She’s shocked and appalled at gun violence. Something Must Be Done!  But not if it would offend anyone. Can’t focus our efforts on the 13% of the population who commit 50% of the murders, that’d be racissss.  Besides, who says so, the KKK?  No, the FBI.  It’s not hate speech, it’s the truth but she no longer recognizes it because she’s embraced so many lies from The Left, the truth sounds ridiculous to her.

I wish there were a way to have a reasonable discussion but when the first words out of her mouth are “assault rifle,” I know it’s hopeless –

Joe Doakes

Converting someone from the Madison/Macalester/Berkeley version of America’s left is not much unlike deprogramming a cult member.

“A Cold Mississippi”

One of the Minnesota left’s favorite conceits is that Minnesota is just plain better than The South.  Their favorite imprecation against some conservative budget-cut or program-trimming plan is that conservatives would “turn Minnesota into a cold (fill in a southern state)”.

Perhaps Minnesota’s African-American community would wish that were the case; household income for black people in Minnesota plunged 14% in the past year, dropping black Minnesotans’ incomes below those in Mississippi (I’ve added all emphasis):

From 2013 to 2014, the median income for black households in the state fell 14 percent. In constant dollars, that was a decline from about $31,500 to $27,000 — or $4,500 in a single year.

Meanwhile, the statewide poverty rate for black residents rose from 33 percent to 38 percent, compared to a stable overall state poverty rate of 11 percent.

The median black household in Minnesota is now worse off than its counterpart in Mississippi. Among the 50 states, along with Puerto Rico and Washington, D.C., Minnesota ranked 45th in median black household income. Mississippi ranked 44th.

Income and poverty for other racial groups in Minnesota — whites, Hispanics and Asians — remained stable. Only blacks saw a worsening of income and poverty.

“It’s alarming,” said Steven Belton, interim president and CEO of the Minneapolis Urban League. “It’s a deepening of the income disparity, not only across the state but across the nation. When you pair that with the continuing disparities we have in education, health and wealth, it’s disturbing.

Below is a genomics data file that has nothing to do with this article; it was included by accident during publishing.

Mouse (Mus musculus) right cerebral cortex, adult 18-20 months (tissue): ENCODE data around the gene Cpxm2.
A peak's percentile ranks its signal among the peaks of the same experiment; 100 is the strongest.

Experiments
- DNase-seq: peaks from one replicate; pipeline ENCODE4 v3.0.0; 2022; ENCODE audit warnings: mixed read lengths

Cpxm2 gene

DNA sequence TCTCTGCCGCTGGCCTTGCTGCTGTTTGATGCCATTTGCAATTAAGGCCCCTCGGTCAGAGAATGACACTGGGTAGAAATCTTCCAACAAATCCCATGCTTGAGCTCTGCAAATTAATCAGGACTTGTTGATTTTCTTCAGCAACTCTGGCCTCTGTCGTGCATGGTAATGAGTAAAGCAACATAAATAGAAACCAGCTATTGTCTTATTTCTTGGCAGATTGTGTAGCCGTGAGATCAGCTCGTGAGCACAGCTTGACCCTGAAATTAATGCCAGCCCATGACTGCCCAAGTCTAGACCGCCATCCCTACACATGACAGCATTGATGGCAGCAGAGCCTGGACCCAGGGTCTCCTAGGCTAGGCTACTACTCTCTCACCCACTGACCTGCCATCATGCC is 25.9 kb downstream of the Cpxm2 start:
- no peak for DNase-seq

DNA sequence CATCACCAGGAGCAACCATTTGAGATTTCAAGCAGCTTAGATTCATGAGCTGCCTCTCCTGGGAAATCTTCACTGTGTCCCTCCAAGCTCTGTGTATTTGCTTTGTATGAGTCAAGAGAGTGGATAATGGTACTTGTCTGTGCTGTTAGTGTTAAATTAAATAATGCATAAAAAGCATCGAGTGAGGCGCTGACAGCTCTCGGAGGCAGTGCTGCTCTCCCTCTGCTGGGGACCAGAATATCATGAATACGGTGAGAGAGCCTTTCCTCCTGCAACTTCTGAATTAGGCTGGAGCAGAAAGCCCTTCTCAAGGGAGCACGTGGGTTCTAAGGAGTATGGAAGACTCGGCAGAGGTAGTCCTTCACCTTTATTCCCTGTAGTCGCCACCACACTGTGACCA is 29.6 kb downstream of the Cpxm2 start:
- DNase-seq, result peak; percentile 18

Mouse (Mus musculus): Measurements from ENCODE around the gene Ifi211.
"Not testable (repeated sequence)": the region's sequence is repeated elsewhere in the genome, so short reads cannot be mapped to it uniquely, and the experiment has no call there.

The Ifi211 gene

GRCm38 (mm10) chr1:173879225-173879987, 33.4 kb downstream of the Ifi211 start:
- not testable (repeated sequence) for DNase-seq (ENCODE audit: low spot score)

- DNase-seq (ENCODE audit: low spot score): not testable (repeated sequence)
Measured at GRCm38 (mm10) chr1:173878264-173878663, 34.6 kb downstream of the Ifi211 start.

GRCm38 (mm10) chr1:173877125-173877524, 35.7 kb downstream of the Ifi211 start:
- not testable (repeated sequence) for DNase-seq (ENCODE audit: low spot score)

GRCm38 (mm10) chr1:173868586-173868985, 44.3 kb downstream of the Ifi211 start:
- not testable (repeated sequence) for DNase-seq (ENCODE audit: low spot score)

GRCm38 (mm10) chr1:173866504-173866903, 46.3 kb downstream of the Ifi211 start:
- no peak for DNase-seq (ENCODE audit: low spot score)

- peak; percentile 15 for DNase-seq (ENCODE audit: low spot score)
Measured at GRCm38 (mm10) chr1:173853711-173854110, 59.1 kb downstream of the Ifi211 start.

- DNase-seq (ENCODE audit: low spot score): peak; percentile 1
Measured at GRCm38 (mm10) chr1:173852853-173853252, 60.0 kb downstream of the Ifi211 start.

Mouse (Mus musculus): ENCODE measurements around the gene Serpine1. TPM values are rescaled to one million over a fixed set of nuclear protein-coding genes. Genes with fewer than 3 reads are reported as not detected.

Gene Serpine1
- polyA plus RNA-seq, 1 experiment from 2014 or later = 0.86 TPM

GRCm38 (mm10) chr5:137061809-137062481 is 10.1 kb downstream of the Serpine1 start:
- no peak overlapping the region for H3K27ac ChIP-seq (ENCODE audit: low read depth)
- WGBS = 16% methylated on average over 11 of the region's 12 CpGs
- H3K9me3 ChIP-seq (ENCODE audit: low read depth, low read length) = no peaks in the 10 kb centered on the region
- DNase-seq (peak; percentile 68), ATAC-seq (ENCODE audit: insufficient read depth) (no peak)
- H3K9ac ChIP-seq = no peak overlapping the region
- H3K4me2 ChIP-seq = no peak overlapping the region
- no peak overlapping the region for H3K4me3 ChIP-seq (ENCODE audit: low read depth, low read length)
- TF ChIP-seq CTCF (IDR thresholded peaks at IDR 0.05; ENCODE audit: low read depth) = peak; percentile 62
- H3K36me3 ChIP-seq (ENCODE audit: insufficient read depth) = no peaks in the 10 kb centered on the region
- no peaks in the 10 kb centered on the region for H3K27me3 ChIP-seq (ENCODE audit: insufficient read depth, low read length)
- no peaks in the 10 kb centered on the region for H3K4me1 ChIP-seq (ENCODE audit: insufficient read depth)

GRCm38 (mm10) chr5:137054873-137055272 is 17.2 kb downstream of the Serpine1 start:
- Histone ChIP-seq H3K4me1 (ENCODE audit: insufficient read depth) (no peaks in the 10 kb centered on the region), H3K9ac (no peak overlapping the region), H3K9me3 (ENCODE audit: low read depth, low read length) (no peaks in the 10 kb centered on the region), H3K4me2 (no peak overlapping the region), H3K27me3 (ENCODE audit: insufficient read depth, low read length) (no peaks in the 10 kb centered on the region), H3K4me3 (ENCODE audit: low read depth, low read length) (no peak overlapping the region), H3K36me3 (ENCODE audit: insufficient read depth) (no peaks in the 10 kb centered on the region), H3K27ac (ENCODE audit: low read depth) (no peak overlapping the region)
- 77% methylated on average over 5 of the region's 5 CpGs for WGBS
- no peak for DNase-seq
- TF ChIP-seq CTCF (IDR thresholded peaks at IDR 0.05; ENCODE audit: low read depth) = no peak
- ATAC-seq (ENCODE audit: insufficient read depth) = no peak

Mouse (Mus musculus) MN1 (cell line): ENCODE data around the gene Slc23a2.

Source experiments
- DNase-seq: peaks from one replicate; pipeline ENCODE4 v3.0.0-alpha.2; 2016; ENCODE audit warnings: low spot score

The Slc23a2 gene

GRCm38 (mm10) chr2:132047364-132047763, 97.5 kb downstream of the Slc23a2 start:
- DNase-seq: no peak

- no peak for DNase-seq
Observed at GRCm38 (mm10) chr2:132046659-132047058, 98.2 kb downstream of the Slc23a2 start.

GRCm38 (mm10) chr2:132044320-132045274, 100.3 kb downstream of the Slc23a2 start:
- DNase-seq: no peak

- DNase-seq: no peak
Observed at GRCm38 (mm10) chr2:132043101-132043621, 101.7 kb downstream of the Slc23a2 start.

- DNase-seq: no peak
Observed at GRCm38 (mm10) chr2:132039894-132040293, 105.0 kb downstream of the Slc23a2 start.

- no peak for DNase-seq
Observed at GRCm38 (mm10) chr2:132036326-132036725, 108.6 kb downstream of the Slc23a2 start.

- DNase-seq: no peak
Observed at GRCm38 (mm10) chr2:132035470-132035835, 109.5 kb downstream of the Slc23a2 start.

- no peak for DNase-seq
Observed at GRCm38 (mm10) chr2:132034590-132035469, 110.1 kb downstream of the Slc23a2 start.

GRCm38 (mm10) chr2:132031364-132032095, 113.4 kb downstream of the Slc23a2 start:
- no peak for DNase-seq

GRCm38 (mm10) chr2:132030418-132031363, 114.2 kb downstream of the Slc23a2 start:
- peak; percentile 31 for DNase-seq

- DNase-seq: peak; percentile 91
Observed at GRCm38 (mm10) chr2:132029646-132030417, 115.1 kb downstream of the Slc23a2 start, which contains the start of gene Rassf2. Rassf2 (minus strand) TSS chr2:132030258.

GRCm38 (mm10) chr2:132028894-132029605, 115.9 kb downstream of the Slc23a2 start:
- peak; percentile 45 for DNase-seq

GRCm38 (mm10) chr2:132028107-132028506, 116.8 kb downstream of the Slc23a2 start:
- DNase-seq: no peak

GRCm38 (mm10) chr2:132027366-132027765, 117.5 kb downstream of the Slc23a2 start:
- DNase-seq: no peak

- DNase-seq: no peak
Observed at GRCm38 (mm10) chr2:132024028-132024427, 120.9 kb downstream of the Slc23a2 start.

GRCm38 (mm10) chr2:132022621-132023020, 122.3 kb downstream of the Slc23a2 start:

“The alleged rising tide has not lifted all boats.”

Of course, the Urban League is a DFL front; of course they’re going to take a whack at classic bit of conservative rhetoric.

But the truth is this; the vast majority of Minnesota’s Afro-Americans vote DFL, and live in DFL-dominated cities.   I don’t have the figures handy, but I don’t think it’s controversial to say that they are disproportionally not heavily represented in the parts of Minnesota’s economy that are prospering – health insurance, medical devices and financial services, all heavily subsidized by the Obama Administration.

They tend to live – again, no stats immediately at hand, but by all means, try to prove me wrong – on the economy that the rest of Minnesota lives on; the one that, for all of the DFL’s boasting and bragging, just isn’t doing all that well.

Liberal Privilege

Just to reset the stage:  last Saturday’s “Black Lives Matter” demonstration (and its union benefactors), without bothering to get a city permit to block a street or use a city park, used a city park to organize a parade that went on to block traffic on the Midway’s busiest street for 3-4 hours, on one of Saint Paul’s highest-traffic days on one of the ten days a year when the Midway gets any outside traffic at all, escorted and guarded by an impressive array of Saint Paul Police and the rest of the city’s DFL-run bureaucracy.

And after all that?  The biggest controversy about last weekend’s “Black Live Matter” March at the Minnesota State fair, at this remove, is the chant that the crowd broken into at one point during the March; “Pigs in a blanket/fry’em like bacon”.

The St. Paul police union criticized the chant.

To which parade organizer Rashad Turn replied:

“It definitely wasn’t a threat. I don’t know if they would have received it differently if we would have said on a stick. We’re there chanting, using our voices,” Turner said.
“It definitely wasn’t a threat. I don’t know if they would have received it differently if we would have said on a stick. We’re there chanting, using our voices,” Turner said.

And I’m sure if a group of white people walked up Snelling chanting…

Save our cities, cut our losses

 line their lawns with blazing crosses” 

…or called a blazing cross “campfire on a stick”, Rashad Turner would be calling it “just words”, too.

I’ll take bets on that.